Koontz: Could it Get Any Worse?Posted: June 18, 2014 Filed under: Exactions | Tags: Dolan, Florida, Koontz, Nollan, Permits, Wetlands Leave a comment
Just when you thought the Koontz litigation couldn’t get any worse (see my article, Koontz: the Very Worst Takings Decision Ever?),the Florida Court of Appeals has issued a decision in the Koontz case on remand. The Court split 2 to 1.
To recap, the case arose from the St John’s Water Management District’s denial of a permit to fill wetlands after the plaintiff and the District failed to come to terms on a combination of easement restrictions and off-site mitigation measures that would have allowed the District to issue the requested permit. The Florida Supreme Court, reversing a decision by the Florida Court of Appeals, ruled that the Nollan/Dolan “exactions” standards do not apply to a permit denial when the government has imposed no “exactions.” The U.S. Supreme Court reversed, holding that Nollan/Dolan do apply to a permit denial following a landowner’s refusal to accede to a demand for an exaction.
In this latest ruling in the case, on remand from the U.S. Supreme Court, the Court of Appeals reasoned that, since the court’s 2009 decision was “entirely consistent” with the Supreme Court’s 2013 decision, and since the Supreme Court’s opinion “does not set forth a new legal construct” for analyzing the issues in the case, it should “reaffirm” its prior decision upholding the finding of a taking and a compensation award without the benefit of further briefing. Given that the Court of Appeals previously awarded “just compensation” for a “taking” of private property, and the Supreme Court subsequently declared that the claim in Koontz was NOT based on a “taking,” the majority’s logic is more than a little suspect.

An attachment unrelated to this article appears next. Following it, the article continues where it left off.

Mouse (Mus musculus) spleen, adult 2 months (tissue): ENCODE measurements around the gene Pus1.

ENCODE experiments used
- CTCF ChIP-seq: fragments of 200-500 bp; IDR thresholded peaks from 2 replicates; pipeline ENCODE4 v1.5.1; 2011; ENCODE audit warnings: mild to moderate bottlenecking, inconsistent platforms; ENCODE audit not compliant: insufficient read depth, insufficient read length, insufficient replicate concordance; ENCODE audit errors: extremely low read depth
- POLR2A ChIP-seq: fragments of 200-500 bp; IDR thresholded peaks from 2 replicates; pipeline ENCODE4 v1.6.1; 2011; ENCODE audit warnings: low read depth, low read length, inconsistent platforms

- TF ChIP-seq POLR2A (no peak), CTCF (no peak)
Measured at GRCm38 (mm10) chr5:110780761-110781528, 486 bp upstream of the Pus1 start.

Judge Jacqueline Griffin, who dissented from the Court of Appeals’ prior ruling, dissented once more, in an opinion that is twice as long as the majority opinion. She argued that the majority’s summary reaffirmance of its prior ruling “without any further work” was “both incorrect and unfair.” As she saw the case on remand, it presented the question whether the plaintiff was entitled to a monetary recovery under section 373.617 of the Florida statutes, which authorizes “damages” awards for an agency action that was an “unreasonable exercise of the state’s police power constituting a taking without just compensation.” She reasoned that since the Supreme Court explicitly said this case does not involve a taking, any summary disposition of the case must be in favor of the District, not Koontz. At a minimum, Judge Grifin said, “there [was] much for this court to do” if it wished to reaffirm its prior finding of a taking. In either event, she concluded, the majority erred in reaffirming its prior ruling without the benefit of additional briefing.
One of mysteries of the Supreme Court’s Koontz decision is what is the basis for what the Court called “a Nollan/Dolan unconstitutional conditions violation.” This latest offering from the Florida Court of Appeals underscores the depth of the mystery.